Ah yes, spam.
I'm not sure how they do it. For some reason, my wife (for example) doesn't get ten messages per day promising to increase the size of her penis. So why do I? Is it because "dave" is part of my e-mail address? Is there some computer program that recognizes names as being male or female, and filters them accordingly? Or is it all done at random? I do, occasionally, get spam messages seemingly aimed at women -- "Stop menstrual cramps forever!" or some such -- but the overwhelming number have to do with either 1) buying fake Rolexes, 2) seizing investment opportunities that simply can't be missed, or, yes, 3) increasing the size of my reproductive mechanism to provide me further satisfaction and enjoyment. And I didn't even realize that I needed this.
The titles of these messages are all I read, but they can be entertaining: "She was shocked when she saw it!" which may or may not be a good thing, or the admirably direct "Size does matter" or the celebrity endorsement of "Ron Jeremy recommends this." (A quick google search reveals that Ron J. is a porn star.) Then there's "Wouldn't you feel better with a little more?" Well, yeah, sure, who wouldn't? Of course, it took me a while to figure out that these messages were all concerned with the same thing. "A little more" could refer to money, or press freedom, or eggplant, or whatever. (If I could increase the size of my eggplant by two inches, now that would be something.)
The thing is, of course, that inevitably I start to wonder if maybe I should have a little more. After all, if size does matter than maybe I would shock her and then I'd feel better with 2+ inches since after all, if Ron Jeremy recommends it... This is the nature of advertising: it introduces anxiety that you never felt before in order to make you pay money for stuff you don't need in order to assuage the anxiety you didn't have before you saw the ad.
Recently I got in touch with a former student from my high school teaching days here in sunny Lahore. This woman graduated in 2000 and was one of my two favorite students, ever. She's now working for an ad agency in Karachi. Among other things, she has worked on the Mountain Dew soda campaign here in Pakistan. It's got me thinking about advertisers and advertising and what a strange form of mind control it really is. I will confess to some attraction to it. The fact that you are, essentially, manipulating people into buying shit they don't need (soda, lipstick, yet another car, TV, novel about Noah's ark, whatever) poses a sort of "Can I actually make them do it?" challenge that is, in its way, hard to resist. The question, "Does the world really need to consume more fookin' Mountain Dew?" is quickly replaced with, "Let's see how much of this repulsive shit we can get the idiots to suck down!" Cigarettes are the most blatant example of this--cigarette TV ads are alive and well in Pakistan, and play throughout things like cricket matches, which is criminal, if you ask me. "Life is too long! Smoke these things and make it shorter, because, um, you'll look cool, and otherwise people will think you're a loser." But all advertising is based on the same principle.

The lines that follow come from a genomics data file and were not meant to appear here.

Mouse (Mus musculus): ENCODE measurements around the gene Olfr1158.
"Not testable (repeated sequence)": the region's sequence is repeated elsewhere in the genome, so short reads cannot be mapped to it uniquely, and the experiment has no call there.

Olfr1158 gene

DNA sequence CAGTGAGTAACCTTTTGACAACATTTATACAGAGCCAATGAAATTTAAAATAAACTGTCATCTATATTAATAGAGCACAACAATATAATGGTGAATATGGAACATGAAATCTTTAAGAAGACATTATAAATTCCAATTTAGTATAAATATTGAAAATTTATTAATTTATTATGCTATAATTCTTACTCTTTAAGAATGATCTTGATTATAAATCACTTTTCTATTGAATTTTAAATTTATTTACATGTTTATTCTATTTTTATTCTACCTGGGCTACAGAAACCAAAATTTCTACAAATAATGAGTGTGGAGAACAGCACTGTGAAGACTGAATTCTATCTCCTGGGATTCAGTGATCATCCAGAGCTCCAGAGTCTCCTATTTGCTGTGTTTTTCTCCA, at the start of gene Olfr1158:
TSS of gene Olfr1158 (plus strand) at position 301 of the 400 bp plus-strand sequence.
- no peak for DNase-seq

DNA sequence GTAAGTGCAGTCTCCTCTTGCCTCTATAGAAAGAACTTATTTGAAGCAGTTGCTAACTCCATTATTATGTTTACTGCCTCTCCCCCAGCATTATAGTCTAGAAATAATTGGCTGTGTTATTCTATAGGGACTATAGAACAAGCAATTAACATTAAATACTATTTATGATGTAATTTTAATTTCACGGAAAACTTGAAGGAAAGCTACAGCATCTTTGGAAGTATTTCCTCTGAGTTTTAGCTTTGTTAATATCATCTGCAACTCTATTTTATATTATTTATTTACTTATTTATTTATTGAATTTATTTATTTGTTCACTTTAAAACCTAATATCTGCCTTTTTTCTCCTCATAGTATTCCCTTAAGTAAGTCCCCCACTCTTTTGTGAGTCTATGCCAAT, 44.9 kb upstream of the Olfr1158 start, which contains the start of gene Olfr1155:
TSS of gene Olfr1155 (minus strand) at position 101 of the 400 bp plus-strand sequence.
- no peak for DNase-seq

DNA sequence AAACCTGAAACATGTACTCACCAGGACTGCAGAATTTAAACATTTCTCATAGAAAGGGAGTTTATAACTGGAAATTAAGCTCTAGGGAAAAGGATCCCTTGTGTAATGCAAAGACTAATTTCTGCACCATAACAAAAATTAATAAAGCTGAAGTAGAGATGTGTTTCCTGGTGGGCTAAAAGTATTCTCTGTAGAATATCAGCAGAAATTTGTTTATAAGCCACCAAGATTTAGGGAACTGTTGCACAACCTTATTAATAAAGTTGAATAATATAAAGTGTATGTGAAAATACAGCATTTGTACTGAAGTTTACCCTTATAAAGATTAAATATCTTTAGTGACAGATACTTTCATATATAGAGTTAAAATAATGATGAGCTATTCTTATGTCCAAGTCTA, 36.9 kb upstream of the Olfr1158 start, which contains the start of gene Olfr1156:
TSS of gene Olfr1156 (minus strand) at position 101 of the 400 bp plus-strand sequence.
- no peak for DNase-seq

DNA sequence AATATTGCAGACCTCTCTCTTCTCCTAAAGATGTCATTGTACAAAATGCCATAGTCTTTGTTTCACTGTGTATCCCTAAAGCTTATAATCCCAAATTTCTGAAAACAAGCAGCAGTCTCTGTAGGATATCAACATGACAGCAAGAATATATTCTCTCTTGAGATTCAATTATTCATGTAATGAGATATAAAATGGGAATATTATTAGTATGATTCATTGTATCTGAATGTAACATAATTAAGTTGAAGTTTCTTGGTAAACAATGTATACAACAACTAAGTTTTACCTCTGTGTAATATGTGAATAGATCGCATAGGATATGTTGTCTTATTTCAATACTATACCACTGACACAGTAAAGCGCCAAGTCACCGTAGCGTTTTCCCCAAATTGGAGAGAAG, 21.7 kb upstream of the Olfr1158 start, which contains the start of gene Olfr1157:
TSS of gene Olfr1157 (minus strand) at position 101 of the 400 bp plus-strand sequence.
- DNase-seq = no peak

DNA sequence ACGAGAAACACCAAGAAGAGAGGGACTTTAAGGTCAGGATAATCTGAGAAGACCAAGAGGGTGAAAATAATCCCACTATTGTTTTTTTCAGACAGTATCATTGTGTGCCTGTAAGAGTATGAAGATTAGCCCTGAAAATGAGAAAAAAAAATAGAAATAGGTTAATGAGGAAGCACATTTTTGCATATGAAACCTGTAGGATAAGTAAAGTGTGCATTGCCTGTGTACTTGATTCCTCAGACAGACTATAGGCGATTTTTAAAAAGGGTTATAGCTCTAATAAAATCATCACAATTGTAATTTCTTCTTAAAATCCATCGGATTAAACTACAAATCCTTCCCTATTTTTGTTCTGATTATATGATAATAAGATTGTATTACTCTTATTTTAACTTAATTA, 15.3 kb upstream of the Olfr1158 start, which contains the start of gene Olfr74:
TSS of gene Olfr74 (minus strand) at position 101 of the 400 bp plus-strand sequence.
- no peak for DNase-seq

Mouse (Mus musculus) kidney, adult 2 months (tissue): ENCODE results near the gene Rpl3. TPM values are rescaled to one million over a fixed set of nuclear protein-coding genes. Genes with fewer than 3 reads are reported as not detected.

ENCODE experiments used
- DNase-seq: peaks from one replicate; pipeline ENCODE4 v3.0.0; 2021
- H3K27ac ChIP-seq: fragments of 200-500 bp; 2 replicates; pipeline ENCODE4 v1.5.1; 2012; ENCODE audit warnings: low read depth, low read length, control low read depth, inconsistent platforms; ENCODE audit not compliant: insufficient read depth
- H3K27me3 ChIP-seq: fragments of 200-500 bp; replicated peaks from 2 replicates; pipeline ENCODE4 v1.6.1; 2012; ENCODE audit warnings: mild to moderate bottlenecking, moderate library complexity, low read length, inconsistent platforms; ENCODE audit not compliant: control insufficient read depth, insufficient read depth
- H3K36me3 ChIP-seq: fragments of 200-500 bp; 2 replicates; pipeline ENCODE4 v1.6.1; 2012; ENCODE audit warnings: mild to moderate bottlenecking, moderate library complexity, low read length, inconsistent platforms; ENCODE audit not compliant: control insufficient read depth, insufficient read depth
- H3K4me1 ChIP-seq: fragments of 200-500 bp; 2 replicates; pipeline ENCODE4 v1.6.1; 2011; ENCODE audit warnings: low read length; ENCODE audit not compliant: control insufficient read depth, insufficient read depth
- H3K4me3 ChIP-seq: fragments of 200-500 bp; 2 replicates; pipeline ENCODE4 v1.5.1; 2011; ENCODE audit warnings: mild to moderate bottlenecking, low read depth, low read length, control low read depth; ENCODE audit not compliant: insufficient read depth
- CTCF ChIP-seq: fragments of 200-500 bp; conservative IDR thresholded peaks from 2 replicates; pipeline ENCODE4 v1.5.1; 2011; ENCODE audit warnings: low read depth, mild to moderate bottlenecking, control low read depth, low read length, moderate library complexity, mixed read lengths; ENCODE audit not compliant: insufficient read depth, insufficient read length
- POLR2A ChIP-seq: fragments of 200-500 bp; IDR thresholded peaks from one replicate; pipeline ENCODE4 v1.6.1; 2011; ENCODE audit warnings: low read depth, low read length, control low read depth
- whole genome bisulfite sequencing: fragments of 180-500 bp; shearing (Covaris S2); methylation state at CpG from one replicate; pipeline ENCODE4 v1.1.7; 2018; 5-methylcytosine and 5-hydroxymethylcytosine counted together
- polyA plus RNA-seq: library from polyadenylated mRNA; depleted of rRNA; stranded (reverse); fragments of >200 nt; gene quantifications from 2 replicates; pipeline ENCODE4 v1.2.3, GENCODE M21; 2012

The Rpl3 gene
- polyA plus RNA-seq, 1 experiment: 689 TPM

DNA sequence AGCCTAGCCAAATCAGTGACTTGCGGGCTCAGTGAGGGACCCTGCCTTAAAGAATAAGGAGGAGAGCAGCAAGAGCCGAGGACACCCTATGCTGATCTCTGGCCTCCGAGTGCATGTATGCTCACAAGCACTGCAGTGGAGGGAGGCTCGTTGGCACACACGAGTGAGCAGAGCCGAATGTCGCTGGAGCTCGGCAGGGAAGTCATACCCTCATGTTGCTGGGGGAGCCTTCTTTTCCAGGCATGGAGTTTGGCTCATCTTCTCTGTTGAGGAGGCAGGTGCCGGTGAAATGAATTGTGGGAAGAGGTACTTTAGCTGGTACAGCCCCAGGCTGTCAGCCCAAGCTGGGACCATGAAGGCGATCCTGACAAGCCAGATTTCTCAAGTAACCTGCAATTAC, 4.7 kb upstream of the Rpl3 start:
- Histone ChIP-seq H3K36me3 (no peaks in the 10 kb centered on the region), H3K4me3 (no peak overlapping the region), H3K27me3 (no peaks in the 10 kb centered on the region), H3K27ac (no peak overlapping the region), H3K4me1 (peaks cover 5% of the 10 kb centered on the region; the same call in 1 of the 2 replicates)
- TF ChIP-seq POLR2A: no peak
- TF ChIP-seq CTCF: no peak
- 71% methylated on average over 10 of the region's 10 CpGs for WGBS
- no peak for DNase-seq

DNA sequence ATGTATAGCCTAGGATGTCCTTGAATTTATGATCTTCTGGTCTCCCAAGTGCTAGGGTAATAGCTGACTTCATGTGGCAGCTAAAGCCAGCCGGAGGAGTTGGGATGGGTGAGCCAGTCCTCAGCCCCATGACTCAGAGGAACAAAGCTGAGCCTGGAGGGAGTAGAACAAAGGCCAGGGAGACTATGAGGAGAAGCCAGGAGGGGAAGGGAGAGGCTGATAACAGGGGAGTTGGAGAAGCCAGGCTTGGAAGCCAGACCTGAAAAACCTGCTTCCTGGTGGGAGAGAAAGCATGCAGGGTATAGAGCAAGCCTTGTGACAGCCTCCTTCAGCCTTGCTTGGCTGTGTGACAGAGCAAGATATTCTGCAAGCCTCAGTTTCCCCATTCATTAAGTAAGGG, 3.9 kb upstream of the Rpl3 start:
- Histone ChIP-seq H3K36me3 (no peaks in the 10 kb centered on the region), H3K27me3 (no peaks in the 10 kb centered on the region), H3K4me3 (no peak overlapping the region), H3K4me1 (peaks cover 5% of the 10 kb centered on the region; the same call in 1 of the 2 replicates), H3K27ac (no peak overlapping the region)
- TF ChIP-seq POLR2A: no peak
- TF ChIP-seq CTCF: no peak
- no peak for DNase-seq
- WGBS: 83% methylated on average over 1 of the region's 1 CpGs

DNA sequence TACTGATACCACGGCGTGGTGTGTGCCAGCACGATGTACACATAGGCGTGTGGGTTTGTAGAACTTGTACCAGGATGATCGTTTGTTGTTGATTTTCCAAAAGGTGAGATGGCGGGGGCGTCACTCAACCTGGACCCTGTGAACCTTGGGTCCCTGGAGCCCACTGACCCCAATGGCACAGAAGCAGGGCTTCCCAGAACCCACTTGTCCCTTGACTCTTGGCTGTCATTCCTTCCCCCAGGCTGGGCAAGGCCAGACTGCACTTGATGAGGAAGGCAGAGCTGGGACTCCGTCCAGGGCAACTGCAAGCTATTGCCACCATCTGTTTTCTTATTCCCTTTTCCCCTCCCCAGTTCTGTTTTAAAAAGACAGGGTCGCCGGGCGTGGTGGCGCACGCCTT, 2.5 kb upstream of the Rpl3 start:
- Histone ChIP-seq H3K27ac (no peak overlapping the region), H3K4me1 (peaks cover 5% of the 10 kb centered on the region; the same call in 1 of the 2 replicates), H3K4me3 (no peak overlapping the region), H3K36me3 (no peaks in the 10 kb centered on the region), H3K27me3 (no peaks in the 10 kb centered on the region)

So I told my student I was intrigued and repelled by advertising in equal measure, and that if she ever wanted to pick my brain for ideas, she could do so. And she said she would. There may be a new career here; stay tuned for further developments. And speaking of development, man, I know a way for you to get six more inches, guaranteed...